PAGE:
2005 William H. Hatch Lecture
Given by William B. DeLauder, President
Emeritus, Delaware State University
National Association of State Universities and Land-Grant Colleges Annual Meeting
November 14, 2005, Washington, DC
DeLauder Biography (PDF)
“The Hatch Act of 1887:
Legacy, Challenges and Opportunities”
Thank you so much for the warmth of your welcome. I appreciate all the efforts
of all the organizers that made it possible for me to be here. It is a distinct
privilege and a very great honor for me to deliver the 2005 William Henry
Hatch Memorial Lecture. It is a special honor because of the long list of
distinguished Americans who have preceded me on this platform.
In a thirty-two year career in higher
education spent equally between two great
1890 land-grant universities, North Carolina
Agricultural and Technical State University
and Delaware State University , I have
had the privilege to experience and to
learn about the unique and essential role
that our land-grant universities play in
improving the quality of life within these
United States of America. These are truly
One of the things that America does better
than any other country in the world is
produce an abundance of safe and nutritious
food and fiber. Most of the credit for
this must go to the hard work and ingenuity
of the American farmer.
But this success would not have been possible
without the supporting research and cooperative
extension work of our land-grant colleges
In 1987, John Patrick Jordan, former administrator
of the Cooperative Research Service, observed
that “research is the fuel for this
dynamic industry we call agriculture.” Our
farmers have used this fuel efficiently
to collectively develop the most productive
agriculture industry in the history of
One of the more tangible benefits of this
agriculture industry is that average Americans
spend less of their income on food than
their counterparts across the world.
Through their teaching and research, our
state universities and land-grant colleges
have educated many individuals, both Americans
and international scholars who have been
some of the leaders of the world. In agriculture,
a good indicator of this success is documented
by the fact that, according to the President
of the World Food Prize, fifteen of the
past 24 recipients of the World Food Prize
have been educated at our land-grant universities.
The World Food Prize is awarded to the
individual or individuals who has or have
made the greatest contribution to the advancement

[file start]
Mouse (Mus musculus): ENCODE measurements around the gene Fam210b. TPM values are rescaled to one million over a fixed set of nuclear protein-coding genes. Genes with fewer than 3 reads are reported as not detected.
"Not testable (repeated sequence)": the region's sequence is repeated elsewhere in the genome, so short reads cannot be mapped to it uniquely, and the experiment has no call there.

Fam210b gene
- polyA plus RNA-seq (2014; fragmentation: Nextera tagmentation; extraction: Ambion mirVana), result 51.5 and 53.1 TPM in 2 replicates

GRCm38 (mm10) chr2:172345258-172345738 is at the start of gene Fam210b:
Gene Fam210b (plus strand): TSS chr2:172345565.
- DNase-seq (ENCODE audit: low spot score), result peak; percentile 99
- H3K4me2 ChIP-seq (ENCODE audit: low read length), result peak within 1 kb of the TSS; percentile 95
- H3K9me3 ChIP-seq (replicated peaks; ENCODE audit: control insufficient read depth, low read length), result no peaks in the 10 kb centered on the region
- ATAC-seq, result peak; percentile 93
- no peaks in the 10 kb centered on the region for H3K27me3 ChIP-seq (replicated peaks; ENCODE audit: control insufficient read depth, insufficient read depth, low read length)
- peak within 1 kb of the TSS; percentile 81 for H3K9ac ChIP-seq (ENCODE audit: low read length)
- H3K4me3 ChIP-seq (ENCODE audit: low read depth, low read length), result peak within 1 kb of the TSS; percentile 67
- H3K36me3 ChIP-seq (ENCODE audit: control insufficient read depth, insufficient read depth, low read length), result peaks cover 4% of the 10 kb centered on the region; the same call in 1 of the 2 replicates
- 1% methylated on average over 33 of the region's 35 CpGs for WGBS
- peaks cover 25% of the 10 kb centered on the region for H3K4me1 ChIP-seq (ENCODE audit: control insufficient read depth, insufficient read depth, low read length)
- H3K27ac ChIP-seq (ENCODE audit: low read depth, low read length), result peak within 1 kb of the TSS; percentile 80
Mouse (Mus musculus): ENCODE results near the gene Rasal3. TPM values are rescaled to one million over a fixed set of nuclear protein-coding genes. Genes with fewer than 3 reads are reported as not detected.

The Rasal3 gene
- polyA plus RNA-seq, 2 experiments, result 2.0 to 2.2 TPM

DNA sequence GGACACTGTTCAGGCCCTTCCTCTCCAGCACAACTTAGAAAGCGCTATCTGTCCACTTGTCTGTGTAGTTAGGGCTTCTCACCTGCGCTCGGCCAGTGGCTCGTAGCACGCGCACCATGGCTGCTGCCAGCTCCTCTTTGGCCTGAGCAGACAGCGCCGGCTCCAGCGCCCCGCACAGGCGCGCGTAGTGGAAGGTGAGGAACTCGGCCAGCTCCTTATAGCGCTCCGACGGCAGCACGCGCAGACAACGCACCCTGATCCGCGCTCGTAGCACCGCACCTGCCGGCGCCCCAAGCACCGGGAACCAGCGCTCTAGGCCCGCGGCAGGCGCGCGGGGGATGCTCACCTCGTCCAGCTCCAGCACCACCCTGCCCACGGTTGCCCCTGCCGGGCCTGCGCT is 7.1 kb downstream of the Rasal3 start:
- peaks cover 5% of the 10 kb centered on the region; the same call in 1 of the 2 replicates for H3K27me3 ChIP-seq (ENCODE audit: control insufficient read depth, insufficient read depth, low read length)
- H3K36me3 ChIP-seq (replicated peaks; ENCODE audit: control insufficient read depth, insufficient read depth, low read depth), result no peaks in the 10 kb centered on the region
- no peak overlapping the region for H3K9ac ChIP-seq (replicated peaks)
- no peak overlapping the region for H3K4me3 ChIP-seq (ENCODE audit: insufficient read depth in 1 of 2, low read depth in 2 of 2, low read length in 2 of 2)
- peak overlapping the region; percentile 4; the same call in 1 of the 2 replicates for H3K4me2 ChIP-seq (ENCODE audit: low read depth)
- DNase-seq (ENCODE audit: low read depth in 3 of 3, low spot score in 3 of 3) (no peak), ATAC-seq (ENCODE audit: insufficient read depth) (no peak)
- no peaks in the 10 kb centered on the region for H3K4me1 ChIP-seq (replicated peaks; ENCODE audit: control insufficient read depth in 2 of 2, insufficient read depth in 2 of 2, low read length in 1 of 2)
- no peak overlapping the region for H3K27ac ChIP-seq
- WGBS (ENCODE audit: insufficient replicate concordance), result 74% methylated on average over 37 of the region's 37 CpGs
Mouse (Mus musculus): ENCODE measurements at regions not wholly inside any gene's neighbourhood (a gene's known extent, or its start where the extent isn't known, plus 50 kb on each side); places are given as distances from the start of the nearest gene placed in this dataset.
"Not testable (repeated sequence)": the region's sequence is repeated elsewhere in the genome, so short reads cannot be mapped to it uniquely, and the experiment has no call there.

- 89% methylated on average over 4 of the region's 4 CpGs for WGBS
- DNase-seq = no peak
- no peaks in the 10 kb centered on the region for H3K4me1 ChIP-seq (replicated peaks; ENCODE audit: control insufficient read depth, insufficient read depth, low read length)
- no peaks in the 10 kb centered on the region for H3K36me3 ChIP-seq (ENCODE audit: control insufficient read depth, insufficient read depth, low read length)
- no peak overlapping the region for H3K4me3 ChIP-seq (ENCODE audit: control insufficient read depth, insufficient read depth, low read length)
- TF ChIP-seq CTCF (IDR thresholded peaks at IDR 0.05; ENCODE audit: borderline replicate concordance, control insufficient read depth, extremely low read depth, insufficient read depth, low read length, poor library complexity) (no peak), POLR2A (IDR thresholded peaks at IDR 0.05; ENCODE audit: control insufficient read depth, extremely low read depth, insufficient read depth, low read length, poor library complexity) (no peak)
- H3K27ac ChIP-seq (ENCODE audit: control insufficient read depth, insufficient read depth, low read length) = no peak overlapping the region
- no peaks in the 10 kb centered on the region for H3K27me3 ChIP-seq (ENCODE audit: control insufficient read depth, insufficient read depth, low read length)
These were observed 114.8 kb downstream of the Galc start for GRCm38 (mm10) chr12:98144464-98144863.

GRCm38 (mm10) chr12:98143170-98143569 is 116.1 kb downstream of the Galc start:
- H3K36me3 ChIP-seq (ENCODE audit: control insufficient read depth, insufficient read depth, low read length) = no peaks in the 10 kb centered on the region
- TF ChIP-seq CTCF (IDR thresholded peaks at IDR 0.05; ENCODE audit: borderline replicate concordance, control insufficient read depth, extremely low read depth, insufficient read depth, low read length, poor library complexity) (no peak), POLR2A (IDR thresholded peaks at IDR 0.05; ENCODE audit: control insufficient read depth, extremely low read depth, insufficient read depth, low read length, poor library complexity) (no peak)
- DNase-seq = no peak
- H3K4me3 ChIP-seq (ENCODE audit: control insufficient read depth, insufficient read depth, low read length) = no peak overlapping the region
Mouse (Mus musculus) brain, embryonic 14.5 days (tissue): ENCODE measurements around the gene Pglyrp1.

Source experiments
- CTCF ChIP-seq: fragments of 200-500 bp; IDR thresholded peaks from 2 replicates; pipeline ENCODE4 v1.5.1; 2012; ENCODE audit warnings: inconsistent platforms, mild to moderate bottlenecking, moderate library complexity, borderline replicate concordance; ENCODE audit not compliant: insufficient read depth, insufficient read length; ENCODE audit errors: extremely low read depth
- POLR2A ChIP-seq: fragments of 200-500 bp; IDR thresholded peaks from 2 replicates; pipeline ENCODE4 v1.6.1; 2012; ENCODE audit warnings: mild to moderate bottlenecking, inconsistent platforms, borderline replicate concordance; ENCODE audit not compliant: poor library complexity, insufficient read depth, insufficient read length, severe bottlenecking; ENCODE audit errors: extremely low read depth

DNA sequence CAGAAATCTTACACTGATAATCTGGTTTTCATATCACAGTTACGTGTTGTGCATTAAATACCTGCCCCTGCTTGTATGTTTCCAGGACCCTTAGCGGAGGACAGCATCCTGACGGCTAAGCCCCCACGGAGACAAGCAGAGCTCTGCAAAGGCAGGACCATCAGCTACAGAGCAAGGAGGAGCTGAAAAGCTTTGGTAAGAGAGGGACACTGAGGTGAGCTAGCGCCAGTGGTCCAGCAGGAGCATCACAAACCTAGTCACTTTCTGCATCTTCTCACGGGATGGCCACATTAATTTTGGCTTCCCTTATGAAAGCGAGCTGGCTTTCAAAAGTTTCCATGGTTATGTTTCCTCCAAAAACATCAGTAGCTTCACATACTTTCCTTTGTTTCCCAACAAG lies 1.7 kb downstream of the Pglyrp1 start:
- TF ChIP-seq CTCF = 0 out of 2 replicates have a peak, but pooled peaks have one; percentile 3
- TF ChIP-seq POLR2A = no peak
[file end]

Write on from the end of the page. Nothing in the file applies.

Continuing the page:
of the science of feeding people.
This prosperity and these accomplishments
are due in large measure to the forward
thinking and unyielding determination of
Congressman William H. Hatch of Missouri.
After several years of debate and the
introduction of various versions of an
experiment station bill, Congressman Hatch,
then chair of the House Agriculture Committee,
introduced legislation to provide funding
for the states and territories to establish
Agriculture Experiment Stations.
Signed on March 2, 1887, The Hatch Act
was the first of a series of legislations
that provided land-grant universities with
the financial resources needed to develop
programs in agricultural research.
Under the provisions of the Act, each
state or U.S. territory was funded to establish
an agricultural experiment station in connection
with the college or colleges established
under the provisions of the First Morrill
Act of 1862 or in the words of the Hatch
Act, “of the acts supplementary thereto.” I
will return to the latter point.
As Congressman Hatch had envisioned, these
experiment stations formed unique partnerships
between the states and the federal government
and were expected to engage in basic and
applied research that bears on and benefits
the agricultural industry of the United
However, the initial funding for experiment
stations was inadequate to fulfill the
expectations of the Hatch Act. As a consequence,
several supplementary pieces of legislation
followed to increase the funding of agricultural
They were: (1) The Adams Act of 1906,
(2) The Purnell Act of 1925, (3) The Bankhead-Jones
Act of 1935, and (4) title I, section 9
of the 1945 amendment to the Bankhead-Jones
Act. The Purnell Act not only increased
funding but also expanded the scope of
research to include economic and sociological
investigations to improve rural homes and
The Bankhead-Jones Act established formula
funding and required the state to provide
matching dollars for research. In 1955,
the Hatch Act of 1887 was amended to consolidate
all previous laws that provided federal-grant
funds for the operation of agricultural
I also remind you that the origins of
NASULGC evolved from an earlier association
formed specifically to coordinate the activities
of the newly created experiment stations.
After the passage of the Hatch Act, the
Association of American Agricultural Colleges
and Experiment Stations was formed in October
This organization experienced several
name changes, broadened its membership